x Abu Dhabi, UAEThursday 18 January 2018

Americans face a difficult and lonely road ahead

This is what the Taliban's leaders in Pakistan have been waiting for: a collapse in public opinion as insulated continental Europe grows weary of a war that its population does not understand or support.

So Marjah is just the beginning. General David Petraeus, the head of US Central Command, told America's NBC network on Sunday that the offensive in the Afghan town in Helmand province is the start of a long campaign. He warned the offensive - 15,000 American, British and Afghan troops - is the first in a 12 to 18 month campaign as 30,000 American reinforcements arrive to turn back the tide of the Taliban's power.

The battle of Marjah is the "initial salvo". Loss of life will be high, he admitted. The general's tough talk contrasts with what is happening elsewhere in the Nato alliance. The Dutch cabinet collapsed at the weekend over a controversial plan to extend its troop presence in Afghanistan. The 2,000 Dutch soldiers stationed in southern Uruzgan province will now almost certainly leave in August as planned. The prime minister Jan Peter Balkenende's party wanted a smaller force to stay on beyond August but the Labour party, a critical part of the governing coalition, insisted on a total withdrawal.

The next test is Germany. Next Friday, the lower house will vote on a proposal to increase its forces from approximately 4,000 to 5,300. Last Saturday, anti-war protesters held a demonstration demanding withdrawal. This is what the Taliban's leaders in Pakistan have been waiting for: a collapse in western public opinion as insulated continental Europe grows weary of a war that its population does not understand or support. The Dutch have lost 21 soldiers since they were deployed in 2006.

These are people for whom the bombing of Dresden and the Nazi flag hanging over the Arc de Triomphe are within living memory. It is hard to make the case that protecting a dirt track in a province whose name no one can pronounce or locate on a map is of critical national interest. It is different for the Americans. Although President Barack Obama has promised to start bringing American troops home next year, there are caveats in the fine print.

The departure of US forces and the prospect of jubilant Taliban fighters firing triumphant rounds of machine-gun fire from the rooftops of Kabul is simply not an option. It would be seen as a major defeat for American military, diplomatic and economic power and probably embolden militant Islamist movements around the world. To complicate matters even more, America is deeply involved in a covert war next door in Pakistan against the Taliban and al Qa'eda. It cannot stop fighting in Afghanistan because of the cross-border nature of the insurgency.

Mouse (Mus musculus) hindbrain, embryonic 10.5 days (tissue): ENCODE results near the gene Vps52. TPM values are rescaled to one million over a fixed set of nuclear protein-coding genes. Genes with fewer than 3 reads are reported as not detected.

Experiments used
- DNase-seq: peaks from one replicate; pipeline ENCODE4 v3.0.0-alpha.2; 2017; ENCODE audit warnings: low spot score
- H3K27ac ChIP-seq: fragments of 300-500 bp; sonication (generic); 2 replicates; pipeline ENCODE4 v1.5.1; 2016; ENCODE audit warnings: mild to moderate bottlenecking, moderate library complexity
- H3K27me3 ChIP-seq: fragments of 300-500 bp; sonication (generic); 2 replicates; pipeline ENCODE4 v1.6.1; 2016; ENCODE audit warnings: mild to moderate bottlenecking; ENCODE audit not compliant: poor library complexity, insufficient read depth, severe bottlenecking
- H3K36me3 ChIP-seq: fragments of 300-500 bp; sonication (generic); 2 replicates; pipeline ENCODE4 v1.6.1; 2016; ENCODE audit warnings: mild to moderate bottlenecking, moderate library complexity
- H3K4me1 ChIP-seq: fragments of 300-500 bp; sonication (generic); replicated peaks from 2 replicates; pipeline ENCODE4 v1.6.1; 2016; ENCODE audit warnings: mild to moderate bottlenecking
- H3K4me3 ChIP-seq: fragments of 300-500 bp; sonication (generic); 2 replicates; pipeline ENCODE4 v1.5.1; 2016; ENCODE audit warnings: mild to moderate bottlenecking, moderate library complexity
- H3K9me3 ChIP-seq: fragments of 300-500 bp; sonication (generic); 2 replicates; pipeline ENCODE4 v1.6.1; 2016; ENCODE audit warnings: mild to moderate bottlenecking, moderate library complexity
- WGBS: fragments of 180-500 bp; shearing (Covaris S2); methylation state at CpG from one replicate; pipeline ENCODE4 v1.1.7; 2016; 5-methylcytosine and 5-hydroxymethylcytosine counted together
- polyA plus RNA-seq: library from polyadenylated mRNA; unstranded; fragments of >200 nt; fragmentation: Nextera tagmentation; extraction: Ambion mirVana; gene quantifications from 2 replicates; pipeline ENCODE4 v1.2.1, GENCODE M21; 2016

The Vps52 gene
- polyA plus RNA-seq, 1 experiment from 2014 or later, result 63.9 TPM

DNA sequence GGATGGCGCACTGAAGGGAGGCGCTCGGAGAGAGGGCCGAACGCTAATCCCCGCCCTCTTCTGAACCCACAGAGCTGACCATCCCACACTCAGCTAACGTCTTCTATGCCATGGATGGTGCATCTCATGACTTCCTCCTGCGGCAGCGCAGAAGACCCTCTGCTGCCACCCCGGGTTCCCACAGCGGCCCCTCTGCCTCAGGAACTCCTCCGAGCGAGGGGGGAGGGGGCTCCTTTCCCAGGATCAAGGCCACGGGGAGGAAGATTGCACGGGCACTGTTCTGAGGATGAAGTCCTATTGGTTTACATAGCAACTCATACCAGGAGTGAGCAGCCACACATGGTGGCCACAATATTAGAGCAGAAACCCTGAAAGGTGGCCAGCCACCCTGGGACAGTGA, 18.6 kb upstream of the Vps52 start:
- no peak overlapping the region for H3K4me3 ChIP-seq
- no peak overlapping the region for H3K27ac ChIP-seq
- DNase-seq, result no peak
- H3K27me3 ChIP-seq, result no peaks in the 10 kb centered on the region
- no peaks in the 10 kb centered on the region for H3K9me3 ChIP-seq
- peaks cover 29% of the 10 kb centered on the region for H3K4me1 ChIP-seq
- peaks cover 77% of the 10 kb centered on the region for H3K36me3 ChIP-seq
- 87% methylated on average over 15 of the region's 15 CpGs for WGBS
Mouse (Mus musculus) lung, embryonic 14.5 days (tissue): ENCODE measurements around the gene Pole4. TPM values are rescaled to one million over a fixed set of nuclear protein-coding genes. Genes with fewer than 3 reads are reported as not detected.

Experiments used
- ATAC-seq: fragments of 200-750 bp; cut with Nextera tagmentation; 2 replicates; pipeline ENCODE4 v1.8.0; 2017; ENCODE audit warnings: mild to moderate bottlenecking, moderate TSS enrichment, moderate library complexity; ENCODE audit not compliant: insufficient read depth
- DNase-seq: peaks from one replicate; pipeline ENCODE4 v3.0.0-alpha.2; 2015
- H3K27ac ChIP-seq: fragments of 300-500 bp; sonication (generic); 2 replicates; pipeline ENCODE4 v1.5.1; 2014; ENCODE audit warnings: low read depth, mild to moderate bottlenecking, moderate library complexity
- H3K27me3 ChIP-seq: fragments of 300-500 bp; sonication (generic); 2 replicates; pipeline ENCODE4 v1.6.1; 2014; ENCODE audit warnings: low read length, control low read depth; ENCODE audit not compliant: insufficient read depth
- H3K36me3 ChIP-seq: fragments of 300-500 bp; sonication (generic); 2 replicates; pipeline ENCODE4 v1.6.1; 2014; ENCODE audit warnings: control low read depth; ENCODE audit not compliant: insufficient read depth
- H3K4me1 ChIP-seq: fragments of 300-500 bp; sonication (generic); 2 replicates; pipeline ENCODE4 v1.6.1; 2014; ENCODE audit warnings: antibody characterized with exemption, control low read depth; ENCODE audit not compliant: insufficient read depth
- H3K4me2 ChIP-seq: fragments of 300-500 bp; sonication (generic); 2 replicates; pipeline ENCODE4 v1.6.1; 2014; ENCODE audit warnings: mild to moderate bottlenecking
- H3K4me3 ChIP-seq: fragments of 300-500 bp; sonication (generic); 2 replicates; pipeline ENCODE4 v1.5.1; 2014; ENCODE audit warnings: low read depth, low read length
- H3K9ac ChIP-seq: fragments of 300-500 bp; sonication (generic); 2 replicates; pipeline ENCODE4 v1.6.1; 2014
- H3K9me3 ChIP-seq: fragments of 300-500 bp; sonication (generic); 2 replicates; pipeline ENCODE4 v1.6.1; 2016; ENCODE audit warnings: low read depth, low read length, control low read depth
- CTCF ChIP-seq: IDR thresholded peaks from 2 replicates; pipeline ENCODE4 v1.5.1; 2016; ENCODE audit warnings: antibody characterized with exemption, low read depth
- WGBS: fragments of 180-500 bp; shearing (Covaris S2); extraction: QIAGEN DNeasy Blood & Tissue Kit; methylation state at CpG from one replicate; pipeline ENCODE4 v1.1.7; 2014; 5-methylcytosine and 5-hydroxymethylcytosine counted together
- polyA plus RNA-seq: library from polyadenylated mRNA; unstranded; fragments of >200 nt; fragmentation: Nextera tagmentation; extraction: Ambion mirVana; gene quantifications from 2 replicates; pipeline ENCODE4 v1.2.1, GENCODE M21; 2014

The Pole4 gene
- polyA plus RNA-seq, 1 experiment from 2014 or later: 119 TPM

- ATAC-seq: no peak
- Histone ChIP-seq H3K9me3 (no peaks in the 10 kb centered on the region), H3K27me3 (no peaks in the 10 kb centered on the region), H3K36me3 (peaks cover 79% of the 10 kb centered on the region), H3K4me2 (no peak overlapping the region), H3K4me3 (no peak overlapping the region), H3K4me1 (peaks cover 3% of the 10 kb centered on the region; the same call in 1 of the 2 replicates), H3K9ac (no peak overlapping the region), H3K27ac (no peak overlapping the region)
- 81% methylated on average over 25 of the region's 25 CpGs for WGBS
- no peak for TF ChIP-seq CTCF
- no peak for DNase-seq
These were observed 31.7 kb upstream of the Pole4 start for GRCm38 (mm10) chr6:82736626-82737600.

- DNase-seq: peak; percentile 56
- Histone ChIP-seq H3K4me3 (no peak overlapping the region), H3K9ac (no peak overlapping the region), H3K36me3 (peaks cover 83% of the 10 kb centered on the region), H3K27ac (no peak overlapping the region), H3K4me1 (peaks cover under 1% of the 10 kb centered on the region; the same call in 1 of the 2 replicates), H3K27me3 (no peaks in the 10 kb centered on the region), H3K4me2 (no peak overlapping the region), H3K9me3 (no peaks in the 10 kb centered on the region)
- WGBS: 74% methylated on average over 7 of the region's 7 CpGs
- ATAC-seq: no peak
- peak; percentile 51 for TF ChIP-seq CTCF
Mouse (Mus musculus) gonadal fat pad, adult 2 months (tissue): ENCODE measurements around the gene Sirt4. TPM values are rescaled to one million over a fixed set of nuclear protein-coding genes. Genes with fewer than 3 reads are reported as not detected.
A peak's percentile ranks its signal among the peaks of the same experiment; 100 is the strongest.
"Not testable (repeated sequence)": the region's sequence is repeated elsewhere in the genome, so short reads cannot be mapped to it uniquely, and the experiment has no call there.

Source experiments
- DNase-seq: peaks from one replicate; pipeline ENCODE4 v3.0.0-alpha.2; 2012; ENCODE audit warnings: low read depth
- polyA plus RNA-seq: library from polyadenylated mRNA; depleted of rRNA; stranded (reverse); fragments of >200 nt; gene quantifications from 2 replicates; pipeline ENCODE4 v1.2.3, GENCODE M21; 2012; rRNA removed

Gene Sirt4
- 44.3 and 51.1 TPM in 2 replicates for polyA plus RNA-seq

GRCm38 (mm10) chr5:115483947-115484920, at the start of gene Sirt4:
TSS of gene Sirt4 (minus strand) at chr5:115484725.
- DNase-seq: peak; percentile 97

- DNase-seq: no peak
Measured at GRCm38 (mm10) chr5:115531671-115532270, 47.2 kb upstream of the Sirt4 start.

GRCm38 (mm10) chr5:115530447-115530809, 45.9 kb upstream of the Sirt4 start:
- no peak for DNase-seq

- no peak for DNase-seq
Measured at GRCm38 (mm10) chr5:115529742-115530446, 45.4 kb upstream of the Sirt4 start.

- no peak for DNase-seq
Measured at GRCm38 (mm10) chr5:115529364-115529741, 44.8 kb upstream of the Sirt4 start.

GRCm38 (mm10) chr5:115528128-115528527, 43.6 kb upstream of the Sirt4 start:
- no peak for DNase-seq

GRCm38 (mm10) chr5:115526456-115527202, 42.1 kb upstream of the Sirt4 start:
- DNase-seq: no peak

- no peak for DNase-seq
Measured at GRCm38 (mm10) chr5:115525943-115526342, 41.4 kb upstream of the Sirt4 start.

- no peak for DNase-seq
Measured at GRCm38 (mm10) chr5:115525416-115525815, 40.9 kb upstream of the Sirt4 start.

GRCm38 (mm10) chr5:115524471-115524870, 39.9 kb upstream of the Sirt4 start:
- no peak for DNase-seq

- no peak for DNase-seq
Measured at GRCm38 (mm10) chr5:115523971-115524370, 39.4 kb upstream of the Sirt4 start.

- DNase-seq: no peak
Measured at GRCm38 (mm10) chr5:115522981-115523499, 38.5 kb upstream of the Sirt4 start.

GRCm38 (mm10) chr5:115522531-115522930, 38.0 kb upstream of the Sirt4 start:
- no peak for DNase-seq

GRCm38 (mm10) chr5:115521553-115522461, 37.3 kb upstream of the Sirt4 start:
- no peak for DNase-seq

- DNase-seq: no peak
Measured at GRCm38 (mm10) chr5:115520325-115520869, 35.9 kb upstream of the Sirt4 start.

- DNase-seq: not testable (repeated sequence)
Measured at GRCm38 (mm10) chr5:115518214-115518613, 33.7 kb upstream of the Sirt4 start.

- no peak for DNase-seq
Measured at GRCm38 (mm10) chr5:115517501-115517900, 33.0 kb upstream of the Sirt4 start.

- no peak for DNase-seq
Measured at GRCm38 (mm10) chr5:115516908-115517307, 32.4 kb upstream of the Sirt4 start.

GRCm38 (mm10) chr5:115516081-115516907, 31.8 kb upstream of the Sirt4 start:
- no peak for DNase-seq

The Americans and the British will probably have to push on ahead, probably alone. General Stanley McChrystal, the head of US and Nato forces in Afghanistan, already said this weekend that Marjah was the "model for the future". He hinted Kandahar may be next.

There was something supremely distasteful about Tiger Woods's press conference on Friday. A dozen women have come forward claiming to have slept with the married athlete with the formerly squeaky clean image. That is modern American life. He is not the first and won't be the last famous sportsman to be what British tabloids call a "love rat". But even worse was the forced and gruesome display of shame at the press conference designed to begin his public rehabilitation. It was arranged and hosted by the PGA Tour and took place at a golf course in Florida. His mother sat in the front row - next to a Nike representative. His wife did not attend.

"I ask you to find room in your heart to one day believe in me again," Woods said, adding that he would make his "behaviour more respectful of the game". I should hope he said a version of those words to his wife and family. If he did, doesn't it cheapen the impact to have to say it to a room full of reporters and company executives? The tightly controlled event seemed designed to placate his corporate sponsors: Tag Heuer, Gillette and Nike. No doubt Woods will "move on" once he finishes his therapy.

The fact that he betrayed his wife and tore apart his family is bad enough. But the moralising by multinational companies fixated on their bottom line while feigning concern about fidelity and family life is frankly gross. hghafour@thenational.ae